Another output from last month’s Global Entrepreneurship Congress (GEC) has been the discussion around the expanding role of corporations in entrepreneurial ecosystems. In one meeting at the GEC with the CEOs of two old and established corporations within the same value chain, I was directly asked for specific ideas concerning which startup communities might boast the most dynamic thinkers in some defined arenas of their operations. The challenges they were facing were clearly urgent enough to seek disruptive innovators outside of their own corporate R&D departments. I wondered how many other large traditional multi-nationals might be eyeing founders in the same way.
Similar to government, corporations have not always been viewed as friends to startup communities. In fact, entrepreneurs often see them as opponents to disrupt or worse, monopolies to break. However, much like today’s generation of policymakers who see the power of new and young business to the economy and society, corporate leaders are newly incentivized to think and act outside their comfort zone and to tap on the potential of entrepreneurs.
Corporations used to be attracted to tech startup communities by the opportunity to scout tech talent. However, while relatively new to ecosystem building, corporations today are not only seeking to acquire innovative, high-potential startups, but also trying to mimic the thought process of such entrepreneurs and the agile culture of young companies. Their wider goal is to boost in-house innovation and problem-solving. As the OECD has noted for its members, the traditional ‘closed’ in-house innovation model of the R&D labs of large corporations has given way to open and collaborative business innovation processes.
As a result, we are seeing big firms that actively seek to create closer relationships with startups, drawing on a broader spectrum of strategies. Given that traditional Corporate Social Responsibility (CSR) has fallen short in delivering the required levels of strategic engagement, more mechanisms have emerged through which corporations are building bridges to specific startup communities, including:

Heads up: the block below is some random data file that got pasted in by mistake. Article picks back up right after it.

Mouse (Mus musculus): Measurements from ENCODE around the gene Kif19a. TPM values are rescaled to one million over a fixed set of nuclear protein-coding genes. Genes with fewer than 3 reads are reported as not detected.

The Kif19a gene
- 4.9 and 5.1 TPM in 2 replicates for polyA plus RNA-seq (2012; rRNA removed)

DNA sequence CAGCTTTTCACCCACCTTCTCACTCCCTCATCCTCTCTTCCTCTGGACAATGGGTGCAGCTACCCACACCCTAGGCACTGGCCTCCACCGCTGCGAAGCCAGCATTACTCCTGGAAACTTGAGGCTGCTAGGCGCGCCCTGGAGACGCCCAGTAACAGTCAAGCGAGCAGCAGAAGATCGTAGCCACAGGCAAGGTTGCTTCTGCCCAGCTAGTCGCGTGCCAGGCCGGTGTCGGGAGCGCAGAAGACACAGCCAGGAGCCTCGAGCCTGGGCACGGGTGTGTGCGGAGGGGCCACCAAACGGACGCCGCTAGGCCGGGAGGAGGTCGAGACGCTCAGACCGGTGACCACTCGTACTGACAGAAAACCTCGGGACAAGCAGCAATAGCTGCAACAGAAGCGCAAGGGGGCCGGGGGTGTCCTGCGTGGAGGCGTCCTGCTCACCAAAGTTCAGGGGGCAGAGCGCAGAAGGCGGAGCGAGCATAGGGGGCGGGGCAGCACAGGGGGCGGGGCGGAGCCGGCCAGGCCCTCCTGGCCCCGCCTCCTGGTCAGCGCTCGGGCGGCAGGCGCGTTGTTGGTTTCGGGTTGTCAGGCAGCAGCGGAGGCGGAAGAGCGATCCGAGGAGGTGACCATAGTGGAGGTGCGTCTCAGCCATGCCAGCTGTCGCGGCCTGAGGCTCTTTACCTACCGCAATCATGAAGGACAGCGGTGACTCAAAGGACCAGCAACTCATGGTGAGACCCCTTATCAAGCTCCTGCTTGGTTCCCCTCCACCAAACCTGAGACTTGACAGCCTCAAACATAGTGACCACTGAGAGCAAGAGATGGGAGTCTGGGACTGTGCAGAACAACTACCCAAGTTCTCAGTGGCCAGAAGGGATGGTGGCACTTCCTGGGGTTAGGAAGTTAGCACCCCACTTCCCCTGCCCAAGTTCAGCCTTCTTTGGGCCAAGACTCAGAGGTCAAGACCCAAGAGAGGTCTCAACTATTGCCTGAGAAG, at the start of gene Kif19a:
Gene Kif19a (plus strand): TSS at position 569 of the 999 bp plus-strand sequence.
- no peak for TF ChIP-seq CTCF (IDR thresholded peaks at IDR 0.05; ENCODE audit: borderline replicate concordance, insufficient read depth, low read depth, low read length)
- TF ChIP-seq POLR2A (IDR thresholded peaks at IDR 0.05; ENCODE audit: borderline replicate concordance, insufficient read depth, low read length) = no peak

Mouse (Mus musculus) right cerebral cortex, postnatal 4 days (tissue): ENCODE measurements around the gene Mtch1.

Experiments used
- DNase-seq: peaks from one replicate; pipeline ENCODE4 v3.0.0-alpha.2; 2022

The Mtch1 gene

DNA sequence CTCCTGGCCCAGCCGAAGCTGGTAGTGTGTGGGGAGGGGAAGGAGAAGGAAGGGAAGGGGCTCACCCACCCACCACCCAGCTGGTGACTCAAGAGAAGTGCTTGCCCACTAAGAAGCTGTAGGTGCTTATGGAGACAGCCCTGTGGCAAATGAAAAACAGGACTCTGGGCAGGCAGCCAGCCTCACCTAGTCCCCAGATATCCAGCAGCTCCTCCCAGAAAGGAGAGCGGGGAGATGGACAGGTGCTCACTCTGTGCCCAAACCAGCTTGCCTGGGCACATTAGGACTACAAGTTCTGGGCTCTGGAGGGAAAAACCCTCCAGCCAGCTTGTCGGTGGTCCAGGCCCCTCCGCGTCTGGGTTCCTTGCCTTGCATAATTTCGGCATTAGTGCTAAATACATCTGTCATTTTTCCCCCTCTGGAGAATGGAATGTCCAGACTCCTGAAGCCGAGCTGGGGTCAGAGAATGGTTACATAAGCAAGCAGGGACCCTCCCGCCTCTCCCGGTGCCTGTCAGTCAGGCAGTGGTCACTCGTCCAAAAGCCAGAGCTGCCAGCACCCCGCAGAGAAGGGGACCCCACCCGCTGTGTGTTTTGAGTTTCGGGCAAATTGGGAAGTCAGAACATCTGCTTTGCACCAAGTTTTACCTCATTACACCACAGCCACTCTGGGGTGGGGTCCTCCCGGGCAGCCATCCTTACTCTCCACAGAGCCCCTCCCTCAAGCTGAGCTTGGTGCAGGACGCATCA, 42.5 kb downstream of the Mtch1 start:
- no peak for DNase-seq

Corporate accelerators: The explosion of accelerator programs worldwide, which I discussed last week, has been, in part, propelled by corporate support for them. As noted on the Kauffman Foundation’s Growthology blog, corporations operate accelerators in three different modalities: internally (e.g. Telefonica’s Wayra; Kaplan’s EdTech Accelerator), outsourced (e.g. Techstars has run accelerator programs for a handful of corporations, such as Barclays and Virgin Media), or through partnerships (e.g. Microsoft is a partner of the EO Accelerator Program).
Corporate Venture Capital (CVC): Think Google Ventures. CVC is perhaps the most costly and risky approach. But according to INSEAD and venture-capital firm 500 Startups, which recently documented the ways in which Forbes Global 500 companies are engaging with startups, CVC is nevertheless still the most popular channel for corporate-startup engagement. This report also points out that nearly 62 percent of The Wall Street Journal’s Billion Dollar Startup Club have received funding from at least one corporation (not including investment firms and banks). While CVC requires resources and even a specialized structure within a corporation, it naturally allows firms to build closer and longer-terms relationships with startups.
Startup competitions: The INSEAD-500 Startups report found that 15 percent of Forbes Global 500 companies have directly engaged in competitions, which typically involve pitching contests, mentoring and cash prizes. Sponsoring and running startup competitions is perhaps the less costly and less risky approach to building relationships with entrepreneurs and has given rise to platforms such as Startup Compete to automate and create efficiencies.
Support services and packages for startups: Beyond banks’ startup loans, several other types of firms offer packages of services and products specifically tailored for young companies, such as PayPal’s fee waiver for transactions up to US $1.5 million. Working with startups allows incumbents to get a better sense of how new and innovative companies work.
Entrepreneurs-in-Residence (EIR): Bringing disruptive potential under a big firm’s roof is an approach used by both corporations and government to spark innovation. Dell’s Entrepreneur-in-Residence program is one example. The challenge with this approach is that it requires corporations to carefully think about performance indicators and incentives for entrepreneurs to join, even if they are seeking entrepreneurs to commit for a limited period of time. Entrepreneurs are typically wary of working in-house at large corporations. “They like the autonomy of their own schedule, their own creations and their own imagination. They do not want to be bothered by red tape, a cubicle and a limit on how much money they can make or how high they can climb on a corporate ladder,” explains one observer.